Sacred Music Colloquium Horst Buchholz, vice president of the CMAA and now the new director of the St. Louis Cathedral, contributes both musical experience and highly spirited love of sacred music. St. Louis is very fortunate, and now he has Fr. Samuel Weber as a colleague right there. Glorious things will emerge from this partnership.
I personally marvel at his ability to tackle any score so fearlessly, whether it is an orchestral Mass of the 18th century or a rich polyphonic work from centuries earlier. I've never experienced him as a conductor another setting but I understand from those who have that he is at home with Mahler as he is with Monteverdi. The music on the page must enter his musical imagination immediately, and he certainly has the capacity to use grace and charm to elicit from singers exactly what he hears in his head.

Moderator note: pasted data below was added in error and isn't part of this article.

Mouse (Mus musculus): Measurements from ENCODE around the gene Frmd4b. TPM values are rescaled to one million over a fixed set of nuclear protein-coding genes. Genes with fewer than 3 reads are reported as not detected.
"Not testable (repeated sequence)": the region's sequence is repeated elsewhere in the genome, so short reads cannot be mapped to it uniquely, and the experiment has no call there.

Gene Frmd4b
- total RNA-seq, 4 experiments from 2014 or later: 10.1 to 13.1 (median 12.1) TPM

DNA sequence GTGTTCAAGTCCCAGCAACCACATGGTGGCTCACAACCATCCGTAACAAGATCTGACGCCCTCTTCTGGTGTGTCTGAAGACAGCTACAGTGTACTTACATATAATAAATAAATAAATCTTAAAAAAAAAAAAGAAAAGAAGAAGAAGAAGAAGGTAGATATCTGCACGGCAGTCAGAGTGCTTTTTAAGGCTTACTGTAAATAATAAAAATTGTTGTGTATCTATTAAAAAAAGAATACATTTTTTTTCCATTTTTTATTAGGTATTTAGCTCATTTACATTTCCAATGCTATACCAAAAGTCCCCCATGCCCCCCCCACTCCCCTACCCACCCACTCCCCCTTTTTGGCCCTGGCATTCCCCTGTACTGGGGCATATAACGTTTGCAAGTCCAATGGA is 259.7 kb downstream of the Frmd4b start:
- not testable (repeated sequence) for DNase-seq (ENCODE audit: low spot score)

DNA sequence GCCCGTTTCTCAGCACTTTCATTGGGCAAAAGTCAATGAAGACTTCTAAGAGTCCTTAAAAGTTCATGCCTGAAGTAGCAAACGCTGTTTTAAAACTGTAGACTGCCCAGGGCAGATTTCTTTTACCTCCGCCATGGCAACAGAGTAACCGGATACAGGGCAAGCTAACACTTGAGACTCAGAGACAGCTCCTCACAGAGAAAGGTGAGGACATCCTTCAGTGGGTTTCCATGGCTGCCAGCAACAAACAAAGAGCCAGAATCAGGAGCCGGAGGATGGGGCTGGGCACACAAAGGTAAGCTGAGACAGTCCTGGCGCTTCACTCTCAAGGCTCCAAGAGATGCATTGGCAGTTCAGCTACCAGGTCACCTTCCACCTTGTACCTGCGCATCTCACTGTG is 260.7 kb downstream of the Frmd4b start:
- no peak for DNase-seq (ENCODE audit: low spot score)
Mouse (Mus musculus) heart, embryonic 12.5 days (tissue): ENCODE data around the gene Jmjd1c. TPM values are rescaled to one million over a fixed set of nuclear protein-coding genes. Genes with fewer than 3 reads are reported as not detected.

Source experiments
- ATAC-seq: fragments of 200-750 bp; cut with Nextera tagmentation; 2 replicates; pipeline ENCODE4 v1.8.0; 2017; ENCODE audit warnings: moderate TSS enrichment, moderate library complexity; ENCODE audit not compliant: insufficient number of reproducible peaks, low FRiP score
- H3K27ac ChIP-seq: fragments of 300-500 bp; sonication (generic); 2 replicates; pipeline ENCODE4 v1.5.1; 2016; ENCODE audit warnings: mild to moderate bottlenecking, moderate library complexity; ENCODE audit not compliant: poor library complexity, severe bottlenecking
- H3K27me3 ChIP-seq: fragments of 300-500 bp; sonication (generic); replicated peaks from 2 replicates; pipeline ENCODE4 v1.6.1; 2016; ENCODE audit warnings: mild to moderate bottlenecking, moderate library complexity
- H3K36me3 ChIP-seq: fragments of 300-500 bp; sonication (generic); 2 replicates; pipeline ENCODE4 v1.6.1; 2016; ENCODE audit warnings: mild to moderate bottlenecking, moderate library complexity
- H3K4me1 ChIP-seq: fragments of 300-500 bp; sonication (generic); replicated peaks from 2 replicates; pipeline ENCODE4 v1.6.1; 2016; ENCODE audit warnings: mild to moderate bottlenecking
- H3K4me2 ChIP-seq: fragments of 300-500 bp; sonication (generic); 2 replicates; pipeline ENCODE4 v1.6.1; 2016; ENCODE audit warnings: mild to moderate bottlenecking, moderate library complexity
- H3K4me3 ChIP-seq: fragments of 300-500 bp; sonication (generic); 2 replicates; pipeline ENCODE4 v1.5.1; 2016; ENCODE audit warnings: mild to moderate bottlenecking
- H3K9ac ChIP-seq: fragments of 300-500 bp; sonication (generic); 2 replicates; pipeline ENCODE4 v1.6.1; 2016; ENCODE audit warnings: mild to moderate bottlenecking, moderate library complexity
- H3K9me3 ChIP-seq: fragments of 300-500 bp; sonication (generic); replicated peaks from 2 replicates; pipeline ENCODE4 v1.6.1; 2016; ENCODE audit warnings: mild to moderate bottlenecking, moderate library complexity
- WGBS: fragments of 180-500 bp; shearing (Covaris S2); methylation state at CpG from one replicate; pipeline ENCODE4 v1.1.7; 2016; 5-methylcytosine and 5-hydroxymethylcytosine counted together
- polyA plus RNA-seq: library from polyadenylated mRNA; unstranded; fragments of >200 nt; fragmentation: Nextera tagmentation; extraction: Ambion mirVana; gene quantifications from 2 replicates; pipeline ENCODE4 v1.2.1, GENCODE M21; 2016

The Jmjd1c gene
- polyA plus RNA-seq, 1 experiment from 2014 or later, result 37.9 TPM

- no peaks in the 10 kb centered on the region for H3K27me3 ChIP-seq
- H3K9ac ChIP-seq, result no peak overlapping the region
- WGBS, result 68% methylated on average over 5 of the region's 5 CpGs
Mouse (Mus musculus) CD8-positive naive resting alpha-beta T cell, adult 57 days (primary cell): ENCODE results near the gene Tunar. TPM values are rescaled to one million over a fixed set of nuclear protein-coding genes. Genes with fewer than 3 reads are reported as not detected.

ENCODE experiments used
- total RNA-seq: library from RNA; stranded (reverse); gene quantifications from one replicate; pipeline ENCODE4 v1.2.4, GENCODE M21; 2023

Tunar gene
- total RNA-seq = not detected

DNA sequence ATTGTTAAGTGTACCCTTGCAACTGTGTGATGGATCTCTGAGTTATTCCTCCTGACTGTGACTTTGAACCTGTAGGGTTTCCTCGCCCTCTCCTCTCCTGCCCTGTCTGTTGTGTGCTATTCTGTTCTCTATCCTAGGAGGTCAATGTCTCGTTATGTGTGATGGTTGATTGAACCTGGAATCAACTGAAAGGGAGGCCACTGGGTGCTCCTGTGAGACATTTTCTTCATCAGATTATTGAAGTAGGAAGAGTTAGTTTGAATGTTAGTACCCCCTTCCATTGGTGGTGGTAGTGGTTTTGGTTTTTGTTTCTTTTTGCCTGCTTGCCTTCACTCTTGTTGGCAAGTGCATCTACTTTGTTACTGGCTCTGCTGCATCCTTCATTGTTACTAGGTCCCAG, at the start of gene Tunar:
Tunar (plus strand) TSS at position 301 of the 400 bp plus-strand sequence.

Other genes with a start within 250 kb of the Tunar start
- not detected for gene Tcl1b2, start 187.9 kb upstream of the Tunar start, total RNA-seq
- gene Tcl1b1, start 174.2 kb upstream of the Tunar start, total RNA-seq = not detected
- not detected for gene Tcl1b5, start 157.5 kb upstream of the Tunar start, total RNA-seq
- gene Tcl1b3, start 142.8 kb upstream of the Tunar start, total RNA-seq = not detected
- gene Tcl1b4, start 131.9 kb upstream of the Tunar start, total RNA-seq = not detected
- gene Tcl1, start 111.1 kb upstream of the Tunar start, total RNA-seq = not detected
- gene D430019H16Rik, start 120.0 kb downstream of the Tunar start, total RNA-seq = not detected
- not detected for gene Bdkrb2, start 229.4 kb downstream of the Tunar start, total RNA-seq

He has never missed a performance deadline. In some ways, he is the very opposite of a "diva," happy to be as practical as necessary to get the job done but always with high standards. The Graduale Romanum is utterly transparent to him and he can probably sing sizable portions of it by memory. And for a person of such extraordinary training and accomplishment, he is so approachable and humble as well.
The first time he attended the colloquium, he came as an attendee, singing alongside everyone else. It was only later in the week that I realized just who he was - sort of like having the CEO of company show up in disguise as a regular customer.
Attendees are very fortunate for the chance to get to know him, and the Colloquium benefits enormously by having a musician of such high caliber in our presence for a week.
Kathleen Pluth, S.T.L., hymn writer, catechist, and schola director